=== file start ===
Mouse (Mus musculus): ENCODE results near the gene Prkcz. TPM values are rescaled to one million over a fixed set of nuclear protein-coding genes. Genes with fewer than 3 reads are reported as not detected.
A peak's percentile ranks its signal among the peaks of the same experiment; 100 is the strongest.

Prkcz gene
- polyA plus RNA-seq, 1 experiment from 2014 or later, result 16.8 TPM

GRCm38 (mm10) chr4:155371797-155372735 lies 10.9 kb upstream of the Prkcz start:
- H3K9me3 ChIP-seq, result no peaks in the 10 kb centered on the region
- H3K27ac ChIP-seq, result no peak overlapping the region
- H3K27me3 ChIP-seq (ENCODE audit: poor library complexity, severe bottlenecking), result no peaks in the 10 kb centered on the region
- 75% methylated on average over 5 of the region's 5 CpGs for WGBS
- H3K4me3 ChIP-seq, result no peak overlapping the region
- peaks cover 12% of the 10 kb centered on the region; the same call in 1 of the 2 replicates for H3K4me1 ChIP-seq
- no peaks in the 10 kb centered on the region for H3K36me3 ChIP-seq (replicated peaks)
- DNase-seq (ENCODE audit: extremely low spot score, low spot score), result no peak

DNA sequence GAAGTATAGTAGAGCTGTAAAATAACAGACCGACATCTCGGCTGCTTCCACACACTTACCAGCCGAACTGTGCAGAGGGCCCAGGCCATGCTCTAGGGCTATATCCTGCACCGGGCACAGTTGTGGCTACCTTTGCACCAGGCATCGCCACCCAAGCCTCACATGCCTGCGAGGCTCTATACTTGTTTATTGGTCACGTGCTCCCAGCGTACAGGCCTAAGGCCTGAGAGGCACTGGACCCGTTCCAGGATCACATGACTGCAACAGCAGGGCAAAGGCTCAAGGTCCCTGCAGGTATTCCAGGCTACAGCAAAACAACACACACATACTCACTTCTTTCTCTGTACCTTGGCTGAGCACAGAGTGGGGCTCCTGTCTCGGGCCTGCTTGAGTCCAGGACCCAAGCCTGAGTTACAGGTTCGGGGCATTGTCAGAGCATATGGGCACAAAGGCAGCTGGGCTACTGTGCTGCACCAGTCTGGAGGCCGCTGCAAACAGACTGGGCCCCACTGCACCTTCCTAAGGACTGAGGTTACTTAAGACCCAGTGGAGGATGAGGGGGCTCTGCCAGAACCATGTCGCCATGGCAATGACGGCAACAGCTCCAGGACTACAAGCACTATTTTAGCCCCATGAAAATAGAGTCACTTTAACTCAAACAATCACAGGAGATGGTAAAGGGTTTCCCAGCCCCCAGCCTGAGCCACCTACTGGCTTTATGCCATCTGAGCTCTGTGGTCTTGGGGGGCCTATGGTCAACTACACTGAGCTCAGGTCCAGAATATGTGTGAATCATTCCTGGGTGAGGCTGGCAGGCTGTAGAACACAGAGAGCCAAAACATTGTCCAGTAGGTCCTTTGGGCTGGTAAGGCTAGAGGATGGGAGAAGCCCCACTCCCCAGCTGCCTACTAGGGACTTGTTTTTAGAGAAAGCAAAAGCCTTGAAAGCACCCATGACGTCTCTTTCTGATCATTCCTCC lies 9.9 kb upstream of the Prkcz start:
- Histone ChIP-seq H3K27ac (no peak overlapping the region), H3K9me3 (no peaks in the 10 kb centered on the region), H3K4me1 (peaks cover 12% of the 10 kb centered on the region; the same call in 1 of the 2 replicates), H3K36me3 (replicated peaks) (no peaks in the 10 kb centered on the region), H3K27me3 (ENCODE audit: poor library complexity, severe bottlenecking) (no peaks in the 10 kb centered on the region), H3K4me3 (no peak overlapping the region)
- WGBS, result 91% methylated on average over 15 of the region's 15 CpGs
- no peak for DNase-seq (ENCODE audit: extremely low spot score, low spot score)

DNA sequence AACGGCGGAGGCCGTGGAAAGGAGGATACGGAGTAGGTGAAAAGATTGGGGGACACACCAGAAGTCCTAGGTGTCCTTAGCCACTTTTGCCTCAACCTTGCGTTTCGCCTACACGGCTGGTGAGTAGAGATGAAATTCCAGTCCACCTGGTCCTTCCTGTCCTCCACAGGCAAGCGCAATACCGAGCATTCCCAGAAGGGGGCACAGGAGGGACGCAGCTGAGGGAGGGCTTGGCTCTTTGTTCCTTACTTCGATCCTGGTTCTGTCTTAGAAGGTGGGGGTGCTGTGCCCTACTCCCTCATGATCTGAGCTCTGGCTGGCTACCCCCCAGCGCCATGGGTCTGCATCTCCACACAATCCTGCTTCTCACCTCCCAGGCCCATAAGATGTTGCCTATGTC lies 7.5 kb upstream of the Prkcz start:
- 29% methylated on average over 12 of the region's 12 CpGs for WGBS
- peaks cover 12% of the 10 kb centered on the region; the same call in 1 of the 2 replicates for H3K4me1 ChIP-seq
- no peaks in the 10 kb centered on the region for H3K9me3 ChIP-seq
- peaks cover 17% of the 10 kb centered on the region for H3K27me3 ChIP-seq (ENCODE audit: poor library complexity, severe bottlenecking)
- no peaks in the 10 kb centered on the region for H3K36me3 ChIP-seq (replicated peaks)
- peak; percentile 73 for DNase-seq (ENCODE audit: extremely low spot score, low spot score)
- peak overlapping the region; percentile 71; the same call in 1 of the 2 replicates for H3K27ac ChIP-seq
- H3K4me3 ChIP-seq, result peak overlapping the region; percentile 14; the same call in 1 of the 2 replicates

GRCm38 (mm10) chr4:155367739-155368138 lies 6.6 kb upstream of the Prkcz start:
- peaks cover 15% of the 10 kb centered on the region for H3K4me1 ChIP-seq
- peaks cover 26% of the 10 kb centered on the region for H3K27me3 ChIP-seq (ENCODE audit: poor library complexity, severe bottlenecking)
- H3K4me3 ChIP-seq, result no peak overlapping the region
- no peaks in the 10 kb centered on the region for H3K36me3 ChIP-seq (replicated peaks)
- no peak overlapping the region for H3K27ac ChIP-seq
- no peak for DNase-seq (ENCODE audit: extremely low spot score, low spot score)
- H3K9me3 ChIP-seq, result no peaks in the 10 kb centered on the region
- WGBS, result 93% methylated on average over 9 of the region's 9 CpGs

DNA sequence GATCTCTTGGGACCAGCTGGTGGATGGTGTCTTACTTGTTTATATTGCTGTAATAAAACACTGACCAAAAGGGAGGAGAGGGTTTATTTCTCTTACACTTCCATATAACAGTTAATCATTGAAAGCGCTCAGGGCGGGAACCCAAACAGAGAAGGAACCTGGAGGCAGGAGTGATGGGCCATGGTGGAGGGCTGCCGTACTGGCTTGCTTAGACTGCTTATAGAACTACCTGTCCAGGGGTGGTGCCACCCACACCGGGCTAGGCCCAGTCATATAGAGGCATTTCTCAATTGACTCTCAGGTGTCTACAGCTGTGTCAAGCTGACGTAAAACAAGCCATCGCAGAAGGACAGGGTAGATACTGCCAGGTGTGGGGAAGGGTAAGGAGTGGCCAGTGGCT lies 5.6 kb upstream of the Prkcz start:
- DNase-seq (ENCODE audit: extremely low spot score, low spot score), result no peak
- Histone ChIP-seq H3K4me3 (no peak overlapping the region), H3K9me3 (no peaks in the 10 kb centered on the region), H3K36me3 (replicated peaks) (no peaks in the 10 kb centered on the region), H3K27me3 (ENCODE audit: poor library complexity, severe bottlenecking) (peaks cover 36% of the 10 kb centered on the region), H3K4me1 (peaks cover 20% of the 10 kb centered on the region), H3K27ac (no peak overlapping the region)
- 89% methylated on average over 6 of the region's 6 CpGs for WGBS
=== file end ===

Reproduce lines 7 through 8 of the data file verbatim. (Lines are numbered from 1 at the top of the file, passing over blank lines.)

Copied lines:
- H3K27ac ChIP-seq, result no peak overlapping the region
- H3K27me3 ChIP-seq (ENCODE audit: poor library complexity, severe bottlenecking), result no peaks in the 10 kb centered on the region